This year has been defined by unprecedented developments that broadly and deeply impact all stakeholders. More than any other industry, banks have been called on to support the country using every tool in their toolkit. Reflecting this broad impact, bank boards may find it useful to establish a revised framework for evaluating leadership performance using six “Critical Cs” for 2020:

  • Continuity of Business: How quickly and effectively was the bank able to transition to a new operating model (including remote work arrangements, staffing essential workers in office or branch, etc.) and minimize business disruption?
  • Customer Satisfaction: How were customers impacted by the change in the operating model? If measured, how did the scores vary from a normal year?
  • Credit Quality: Where are the trends moving and how are executives responding? Did the institution face legacy issues that took some time to address and may be compounding current issues?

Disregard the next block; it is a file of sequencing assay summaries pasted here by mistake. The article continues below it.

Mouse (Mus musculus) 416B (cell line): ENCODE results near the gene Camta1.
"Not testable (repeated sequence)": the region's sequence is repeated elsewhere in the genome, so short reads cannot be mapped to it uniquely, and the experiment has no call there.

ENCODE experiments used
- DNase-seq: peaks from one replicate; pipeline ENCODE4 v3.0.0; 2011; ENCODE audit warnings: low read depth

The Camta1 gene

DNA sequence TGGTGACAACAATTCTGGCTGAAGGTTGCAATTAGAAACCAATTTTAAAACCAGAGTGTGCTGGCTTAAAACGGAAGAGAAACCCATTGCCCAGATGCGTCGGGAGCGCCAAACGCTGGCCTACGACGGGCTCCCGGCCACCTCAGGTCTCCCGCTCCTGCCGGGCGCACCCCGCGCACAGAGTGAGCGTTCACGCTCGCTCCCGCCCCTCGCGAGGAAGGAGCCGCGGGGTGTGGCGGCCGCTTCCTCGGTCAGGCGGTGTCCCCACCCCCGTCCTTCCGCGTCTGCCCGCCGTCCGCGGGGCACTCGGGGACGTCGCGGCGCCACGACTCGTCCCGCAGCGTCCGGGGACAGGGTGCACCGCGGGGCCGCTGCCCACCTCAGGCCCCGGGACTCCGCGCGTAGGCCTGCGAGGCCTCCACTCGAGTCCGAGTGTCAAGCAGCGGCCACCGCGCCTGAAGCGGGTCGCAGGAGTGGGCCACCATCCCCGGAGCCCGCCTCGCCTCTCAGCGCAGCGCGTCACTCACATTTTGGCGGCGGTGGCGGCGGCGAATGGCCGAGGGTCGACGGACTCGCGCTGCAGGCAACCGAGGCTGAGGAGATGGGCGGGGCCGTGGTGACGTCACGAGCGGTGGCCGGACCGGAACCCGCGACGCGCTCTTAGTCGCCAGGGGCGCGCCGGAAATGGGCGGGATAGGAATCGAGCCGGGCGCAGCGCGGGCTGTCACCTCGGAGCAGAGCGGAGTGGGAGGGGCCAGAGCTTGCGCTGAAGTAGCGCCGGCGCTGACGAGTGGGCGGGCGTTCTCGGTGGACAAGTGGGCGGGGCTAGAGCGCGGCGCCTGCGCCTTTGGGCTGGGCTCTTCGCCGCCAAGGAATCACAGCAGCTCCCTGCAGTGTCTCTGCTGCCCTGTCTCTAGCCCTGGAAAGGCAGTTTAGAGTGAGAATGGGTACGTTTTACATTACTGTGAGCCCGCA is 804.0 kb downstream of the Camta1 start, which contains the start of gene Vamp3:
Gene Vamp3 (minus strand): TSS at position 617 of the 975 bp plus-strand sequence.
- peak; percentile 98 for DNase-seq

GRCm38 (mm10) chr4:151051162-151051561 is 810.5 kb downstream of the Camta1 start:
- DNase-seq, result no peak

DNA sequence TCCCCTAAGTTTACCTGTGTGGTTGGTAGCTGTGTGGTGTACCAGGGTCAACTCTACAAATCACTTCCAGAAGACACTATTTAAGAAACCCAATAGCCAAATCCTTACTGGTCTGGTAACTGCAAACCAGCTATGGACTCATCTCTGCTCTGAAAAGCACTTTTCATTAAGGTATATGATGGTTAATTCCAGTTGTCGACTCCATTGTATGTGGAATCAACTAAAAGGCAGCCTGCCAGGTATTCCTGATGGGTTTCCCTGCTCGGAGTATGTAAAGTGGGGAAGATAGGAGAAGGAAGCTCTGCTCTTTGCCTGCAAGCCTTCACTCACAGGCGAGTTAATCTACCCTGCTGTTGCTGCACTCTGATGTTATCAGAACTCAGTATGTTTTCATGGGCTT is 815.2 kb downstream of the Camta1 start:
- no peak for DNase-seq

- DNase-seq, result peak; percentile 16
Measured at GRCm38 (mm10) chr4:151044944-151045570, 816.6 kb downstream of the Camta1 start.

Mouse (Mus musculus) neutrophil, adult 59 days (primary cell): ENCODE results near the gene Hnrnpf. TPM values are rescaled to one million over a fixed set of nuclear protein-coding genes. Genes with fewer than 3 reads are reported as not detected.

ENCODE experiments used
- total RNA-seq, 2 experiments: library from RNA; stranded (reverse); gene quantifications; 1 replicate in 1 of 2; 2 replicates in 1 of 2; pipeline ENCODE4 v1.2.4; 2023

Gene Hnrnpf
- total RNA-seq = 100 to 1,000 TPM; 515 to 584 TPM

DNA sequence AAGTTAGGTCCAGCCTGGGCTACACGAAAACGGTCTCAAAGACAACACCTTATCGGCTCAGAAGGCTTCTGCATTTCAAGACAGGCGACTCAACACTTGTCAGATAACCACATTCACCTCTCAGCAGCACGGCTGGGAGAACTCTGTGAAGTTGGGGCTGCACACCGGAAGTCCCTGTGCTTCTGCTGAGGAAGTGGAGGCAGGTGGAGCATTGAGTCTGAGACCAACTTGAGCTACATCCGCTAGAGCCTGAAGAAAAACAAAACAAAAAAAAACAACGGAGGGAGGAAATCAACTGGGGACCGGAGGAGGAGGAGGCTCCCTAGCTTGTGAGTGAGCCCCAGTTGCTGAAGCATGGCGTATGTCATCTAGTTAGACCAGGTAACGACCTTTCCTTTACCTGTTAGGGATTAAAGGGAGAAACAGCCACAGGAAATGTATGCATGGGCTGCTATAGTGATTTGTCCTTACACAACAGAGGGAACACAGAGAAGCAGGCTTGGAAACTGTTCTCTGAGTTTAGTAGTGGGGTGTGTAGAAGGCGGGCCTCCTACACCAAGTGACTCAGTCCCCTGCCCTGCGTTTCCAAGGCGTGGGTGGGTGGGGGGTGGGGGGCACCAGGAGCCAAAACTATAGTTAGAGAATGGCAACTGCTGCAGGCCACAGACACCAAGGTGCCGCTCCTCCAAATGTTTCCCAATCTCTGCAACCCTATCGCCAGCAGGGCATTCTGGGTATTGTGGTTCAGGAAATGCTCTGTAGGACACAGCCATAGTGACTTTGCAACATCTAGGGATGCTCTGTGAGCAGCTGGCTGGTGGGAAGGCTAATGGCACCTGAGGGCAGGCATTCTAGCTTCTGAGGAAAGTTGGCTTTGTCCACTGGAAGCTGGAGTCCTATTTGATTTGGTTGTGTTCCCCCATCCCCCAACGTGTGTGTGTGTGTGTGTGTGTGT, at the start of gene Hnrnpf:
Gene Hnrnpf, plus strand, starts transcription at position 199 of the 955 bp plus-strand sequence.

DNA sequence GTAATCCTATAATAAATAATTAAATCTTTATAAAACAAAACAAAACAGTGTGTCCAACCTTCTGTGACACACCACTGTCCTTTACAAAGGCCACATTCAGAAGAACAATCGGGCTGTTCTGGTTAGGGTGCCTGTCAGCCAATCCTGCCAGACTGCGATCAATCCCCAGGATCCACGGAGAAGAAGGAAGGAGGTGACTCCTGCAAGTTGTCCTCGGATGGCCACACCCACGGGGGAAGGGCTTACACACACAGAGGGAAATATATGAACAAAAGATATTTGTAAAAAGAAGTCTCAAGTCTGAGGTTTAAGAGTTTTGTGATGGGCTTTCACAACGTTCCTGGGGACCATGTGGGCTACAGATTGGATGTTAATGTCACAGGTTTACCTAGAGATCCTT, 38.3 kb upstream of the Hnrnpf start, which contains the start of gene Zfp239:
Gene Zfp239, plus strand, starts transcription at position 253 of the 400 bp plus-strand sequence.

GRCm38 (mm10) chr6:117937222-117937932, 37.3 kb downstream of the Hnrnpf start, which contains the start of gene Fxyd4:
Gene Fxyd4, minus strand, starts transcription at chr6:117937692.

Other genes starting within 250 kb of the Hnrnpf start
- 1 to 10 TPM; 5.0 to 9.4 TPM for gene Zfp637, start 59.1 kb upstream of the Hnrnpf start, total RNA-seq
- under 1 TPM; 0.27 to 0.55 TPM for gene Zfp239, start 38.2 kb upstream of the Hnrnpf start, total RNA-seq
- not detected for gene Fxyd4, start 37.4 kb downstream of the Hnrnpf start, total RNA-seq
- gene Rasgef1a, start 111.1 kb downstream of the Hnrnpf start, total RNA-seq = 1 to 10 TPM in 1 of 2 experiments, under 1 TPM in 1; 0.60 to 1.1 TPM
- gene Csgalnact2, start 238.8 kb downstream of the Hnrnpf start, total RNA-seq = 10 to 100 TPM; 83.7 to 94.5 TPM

• Capital Management: What balance sheet actions did executives take to strengthen the bank’s position for the future?
  • Coworker Wellbeing: What was the “tone at the top”? How did executives respond to the needs of employees? If measured, how did the bank’s engagement scores vary from other years?
  • Community Support: What did the bank do to lead in our communities? How effective was the bank in delivering government stimulus programs like the Small Business Administration’s Paycheck Protection Program?

For publicly-traded banks, the compensation discussion and analysis section of the proxy statement should provide a thorough description of the rationale and process used for realigning these criteria and the evaluation approach used to assess performance. Operating results are likely to be well below early-year expectations for most banks; as a result, shareholders will be keenly interested in how leadership responded to the current environment and how that informed pay decisions by the board.